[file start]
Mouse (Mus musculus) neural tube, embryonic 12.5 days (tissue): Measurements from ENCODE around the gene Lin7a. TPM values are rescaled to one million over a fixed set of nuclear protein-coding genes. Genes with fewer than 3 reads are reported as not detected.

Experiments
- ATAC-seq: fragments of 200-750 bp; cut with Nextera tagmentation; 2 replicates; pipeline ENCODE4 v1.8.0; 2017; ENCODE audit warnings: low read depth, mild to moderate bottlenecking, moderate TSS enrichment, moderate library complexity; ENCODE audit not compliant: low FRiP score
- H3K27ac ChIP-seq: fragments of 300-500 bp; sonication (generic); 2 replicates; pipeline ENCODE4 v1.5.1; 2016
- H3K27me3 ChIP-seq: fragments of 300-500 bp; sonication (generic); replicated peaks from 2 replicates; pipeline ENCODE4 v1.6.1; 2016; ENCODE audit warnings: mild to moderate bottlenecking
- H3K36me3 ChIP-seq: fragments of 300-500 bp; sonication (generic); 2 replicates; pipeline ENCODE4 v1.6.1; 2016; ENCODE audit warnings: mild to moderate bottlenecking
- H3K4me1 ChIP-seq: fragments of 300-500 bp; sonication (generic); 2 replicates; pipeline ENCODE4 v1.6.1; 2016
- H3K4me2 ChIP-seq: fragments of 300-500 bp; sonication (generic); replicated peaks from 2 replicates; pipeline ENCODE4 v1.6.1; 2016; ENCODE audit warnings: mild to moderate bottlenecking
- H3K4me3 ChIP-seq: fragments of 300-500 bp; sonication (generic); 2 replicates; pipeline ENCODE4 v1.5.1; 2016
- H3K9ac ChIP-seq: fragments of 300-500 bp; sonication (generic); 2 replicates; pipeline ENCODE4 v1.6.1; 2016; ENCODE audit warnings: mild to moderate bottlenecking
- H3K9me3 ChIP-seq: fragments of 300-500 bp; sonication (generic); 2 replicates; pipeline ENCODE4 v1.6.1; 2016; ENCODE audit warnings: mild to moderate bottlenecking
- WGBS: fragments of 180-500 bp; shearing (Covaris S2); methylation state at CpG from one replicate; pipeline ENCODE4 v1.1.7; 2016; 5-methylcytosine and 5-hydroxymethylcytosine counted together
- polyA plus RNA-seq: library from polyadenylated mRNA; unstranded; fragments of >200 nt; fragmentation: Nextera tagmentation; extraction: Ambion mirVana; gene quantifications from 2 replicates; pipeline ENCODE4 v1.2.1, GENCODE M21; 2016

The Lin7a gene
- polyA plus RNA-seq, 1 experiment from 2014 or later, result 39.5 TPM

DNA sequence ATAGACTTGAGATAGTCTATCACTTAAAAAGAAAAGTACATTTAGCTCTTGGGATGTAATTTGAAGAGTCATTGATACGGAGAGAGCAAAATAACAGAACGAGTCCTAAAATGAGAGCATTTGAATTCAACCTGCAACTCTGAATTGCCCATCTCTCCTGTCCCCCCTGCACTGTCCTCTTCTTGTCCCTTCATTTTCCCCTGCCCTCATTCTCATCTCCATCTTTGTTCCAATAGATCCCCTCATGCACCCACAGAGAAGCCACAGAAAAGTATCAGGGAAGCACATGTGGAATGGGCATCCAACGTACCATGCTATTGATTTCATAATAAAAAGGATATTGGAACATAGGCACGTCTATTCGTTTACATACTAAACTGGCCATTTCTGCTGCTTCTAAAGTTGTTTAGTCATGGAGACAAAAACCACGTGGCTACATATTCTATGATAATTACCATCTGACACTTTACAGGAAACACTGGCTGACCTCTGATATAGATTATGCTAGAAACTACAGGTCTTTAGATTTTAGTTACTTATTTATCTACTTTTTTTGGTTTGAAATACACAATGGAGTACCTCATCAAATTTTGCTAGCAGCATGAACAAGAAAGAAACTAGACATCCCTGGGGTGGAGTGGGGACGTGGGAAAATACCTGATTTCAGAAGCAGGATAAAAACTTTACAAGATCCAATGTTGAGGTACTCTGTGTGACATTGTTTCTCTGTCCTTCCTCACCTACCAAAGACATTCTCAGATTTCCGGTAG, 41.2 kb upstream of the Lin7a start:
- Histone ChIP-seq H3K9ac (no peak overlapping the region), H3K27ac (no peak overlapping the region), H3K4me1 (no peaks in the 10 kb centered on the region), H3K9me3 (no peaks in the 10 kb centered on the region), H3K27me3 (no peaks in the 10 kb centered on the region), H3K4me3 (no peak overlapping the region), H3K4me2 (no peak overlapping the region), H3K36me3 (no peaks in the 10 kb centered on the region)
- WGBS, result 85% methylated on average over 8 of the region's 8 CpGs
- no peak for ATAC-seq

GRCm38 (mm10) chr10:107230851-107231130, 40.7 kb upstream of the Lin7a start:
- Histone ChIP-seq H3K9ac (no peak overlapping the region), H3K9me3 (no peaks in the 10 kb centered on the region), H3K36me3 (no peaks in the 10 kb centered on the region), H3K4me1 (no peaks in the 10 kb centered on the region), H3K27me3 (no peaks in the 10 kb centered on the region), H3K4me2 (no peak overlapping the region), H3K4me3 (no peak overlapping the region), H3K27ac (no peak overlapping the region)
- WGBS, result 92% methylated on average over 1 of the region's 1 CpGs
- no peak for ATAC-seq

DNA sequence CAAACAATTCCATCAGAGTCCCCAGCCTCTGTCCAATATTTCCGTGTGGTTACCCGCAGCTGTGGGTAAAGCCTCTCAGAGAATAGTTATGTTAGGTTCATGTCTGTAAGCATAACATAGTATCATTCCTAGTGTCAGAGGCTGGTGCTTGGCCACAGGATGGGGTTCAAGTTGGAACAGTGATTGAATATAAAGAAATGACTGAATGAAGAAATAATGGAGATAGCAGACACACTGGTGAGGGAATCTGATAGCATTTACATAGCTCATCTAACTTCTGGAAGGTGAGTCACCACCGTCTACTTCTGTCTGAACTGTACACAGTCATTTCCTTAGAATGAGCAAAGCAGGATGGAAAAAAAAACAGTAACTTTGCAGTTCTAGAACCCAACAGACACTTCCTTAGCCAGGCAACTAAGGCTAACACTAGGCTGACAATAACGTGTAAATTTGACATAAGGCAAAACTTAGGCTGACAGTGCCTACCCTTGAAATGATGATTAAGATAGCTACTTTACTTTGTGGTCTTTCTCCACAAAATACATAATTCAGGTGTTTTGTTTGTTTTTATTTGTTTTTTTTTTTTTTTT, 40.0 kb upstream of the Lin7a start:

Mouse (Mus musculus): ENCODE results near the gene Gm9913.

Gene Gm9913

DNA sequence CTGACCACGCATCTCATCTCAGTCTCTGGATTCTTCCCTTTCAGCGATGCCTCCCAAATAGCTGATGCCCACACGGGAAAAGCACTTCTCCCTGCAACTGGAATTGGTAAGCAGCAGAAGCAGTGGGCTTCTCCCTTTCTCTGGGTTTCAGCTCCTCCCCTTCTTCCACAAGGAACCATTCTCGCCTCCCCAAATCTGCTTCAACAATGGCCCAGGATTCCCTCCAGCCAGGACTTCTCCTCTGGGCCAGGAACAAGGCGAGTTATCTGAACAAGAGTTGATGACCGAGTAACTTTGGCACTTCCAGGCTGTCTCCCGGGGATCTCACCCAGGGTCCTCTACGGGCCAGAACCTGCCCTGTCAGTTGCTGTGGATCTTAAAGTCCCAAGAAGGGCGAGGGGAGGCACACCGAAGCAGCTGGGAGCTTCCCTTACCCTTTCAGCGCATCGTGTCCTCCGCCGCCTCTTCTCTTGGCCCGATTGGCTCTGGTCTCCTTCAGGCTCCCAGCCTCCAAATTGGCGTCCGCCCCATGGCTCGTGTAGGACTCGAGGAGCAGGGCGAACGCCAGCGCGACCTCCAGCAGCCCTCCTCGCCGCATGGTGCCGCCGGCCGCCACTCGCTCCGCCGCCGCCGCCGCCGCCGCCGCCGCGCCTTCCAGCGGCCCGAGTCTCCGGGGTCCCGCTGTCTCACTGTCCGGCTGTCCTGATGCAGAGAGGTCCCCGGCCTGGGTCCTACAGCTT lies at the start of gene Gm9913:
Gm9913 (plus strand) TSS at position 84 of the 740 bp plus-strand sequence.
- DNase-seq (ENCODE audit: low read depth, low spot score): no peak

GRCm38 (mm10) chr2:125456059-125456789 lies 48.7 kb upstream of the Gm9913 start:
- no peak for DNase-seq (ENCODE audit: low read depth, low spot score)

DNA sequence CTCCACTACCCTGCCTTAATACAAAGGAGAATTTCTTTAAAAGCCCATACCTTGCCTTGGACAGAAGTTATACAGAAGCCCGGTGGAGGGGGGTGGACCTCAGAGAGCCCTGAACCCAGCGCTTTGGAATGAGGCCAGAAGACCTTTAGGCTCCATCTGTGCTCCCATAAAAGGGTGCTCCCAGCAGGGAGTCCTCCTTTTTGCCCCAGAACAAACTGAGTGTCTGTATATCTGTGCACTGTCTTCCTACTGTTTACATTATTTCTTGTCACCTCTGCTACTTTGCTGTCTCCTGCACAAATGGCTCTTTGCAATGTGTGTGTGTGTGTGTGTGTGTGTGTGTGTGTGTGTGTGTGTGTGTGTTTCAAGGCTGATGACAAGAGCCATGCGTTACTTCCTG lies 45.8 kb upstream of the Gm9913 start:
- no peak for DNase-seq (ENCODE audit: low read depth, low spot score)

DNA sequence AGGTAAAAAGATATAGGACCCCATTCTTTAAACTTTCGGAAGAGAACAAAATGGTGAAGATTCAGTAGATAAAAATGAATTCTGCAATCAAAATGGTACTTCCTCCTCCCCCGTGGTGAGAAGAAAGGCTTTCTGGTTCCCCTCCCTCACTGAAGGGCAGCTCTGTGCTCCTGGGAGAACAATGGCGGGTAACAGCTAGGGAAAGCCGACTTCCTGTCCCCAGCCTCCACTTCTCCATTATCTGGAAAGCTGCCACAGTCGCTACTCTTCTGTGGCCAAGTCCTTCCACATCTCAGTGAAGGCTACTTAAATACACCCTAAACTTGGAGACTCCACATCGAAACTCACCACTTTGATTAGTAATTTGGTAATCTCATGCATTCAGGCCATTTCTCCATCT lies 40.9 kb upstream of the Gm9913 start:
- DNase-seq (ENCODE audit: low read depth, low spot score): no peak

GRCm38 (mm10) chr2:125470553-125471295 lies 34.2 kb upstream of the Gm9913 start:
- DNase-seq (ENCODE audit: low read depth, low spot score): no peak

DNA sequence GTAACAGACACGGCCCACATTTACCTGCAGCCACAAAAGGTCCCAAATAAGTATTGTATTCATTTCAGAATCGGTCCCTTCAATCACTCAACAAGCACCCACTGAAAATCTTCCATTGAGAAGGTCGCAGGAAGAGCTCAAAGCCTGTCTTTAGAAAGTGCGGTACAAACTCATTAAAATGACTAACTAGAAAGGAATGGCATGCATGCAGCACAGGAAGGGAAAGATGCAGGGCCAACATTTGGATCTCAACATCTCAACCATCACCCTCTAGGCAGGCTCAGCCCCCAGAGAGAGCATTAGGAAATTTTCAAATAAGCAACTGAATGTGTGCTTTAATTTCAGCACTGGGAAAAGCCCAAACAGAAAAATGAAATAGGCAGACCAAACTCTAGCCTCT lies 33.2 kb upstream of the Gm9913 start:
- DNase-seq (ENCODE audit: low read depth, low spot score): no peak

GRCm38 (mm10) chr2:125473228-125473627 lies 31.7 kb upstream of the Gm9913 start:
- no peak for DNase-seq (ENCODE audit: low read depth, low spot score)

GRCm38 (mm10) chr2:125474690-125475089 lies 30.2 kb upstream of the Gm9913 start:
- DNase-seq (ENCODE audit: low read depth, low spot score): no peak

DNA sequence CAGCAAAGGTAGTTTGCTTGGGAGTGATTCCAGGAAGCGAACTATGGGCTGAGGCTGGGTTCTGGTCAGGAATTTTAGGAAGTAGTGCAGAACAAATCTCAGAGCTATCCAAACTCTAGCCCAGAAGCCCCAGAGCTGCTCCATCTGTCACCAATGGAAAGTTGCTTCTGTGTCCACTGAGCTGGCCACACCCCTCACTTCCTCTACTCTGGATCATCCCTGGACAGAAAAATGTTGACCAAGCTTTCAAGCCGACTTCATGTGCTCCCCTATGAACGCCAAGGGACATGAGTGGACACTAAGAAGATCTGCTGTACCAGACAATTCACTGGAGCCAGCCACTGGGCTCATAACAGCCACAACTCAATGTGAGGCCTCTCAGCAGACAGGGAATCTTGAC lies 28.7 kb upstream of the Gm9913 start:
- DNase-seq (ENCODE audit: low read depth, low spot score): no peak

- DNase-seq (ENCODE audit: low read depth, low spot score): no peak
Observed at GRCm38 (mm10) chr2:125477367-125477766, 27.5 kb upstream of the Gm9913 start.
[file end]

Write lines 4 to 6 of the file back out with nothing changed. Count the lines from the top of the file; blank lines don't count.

- H3K27ac ChIP-seq: fragments of 300-500 bp; sonication (generic); 2 replicates; pipeline ENCODE4 v1.5.1; 2016
- H3K27me3 ChIP-seq: fragments of 300-500 bp; sonication (generic); replicated peaks from 2 replicates; pipeline ENCODE4 v1.6.1; 2016; ENCODE audit warnings: mild to moderate bottlenecking
- H3K36me3 ChIP-seq: fragments of 300-500 bp; sonication (generic); 2 replicates; pipeline ENCODE4 v1.6.1; 2016; ENCODE audit warnings: mild to moderate bottlenecking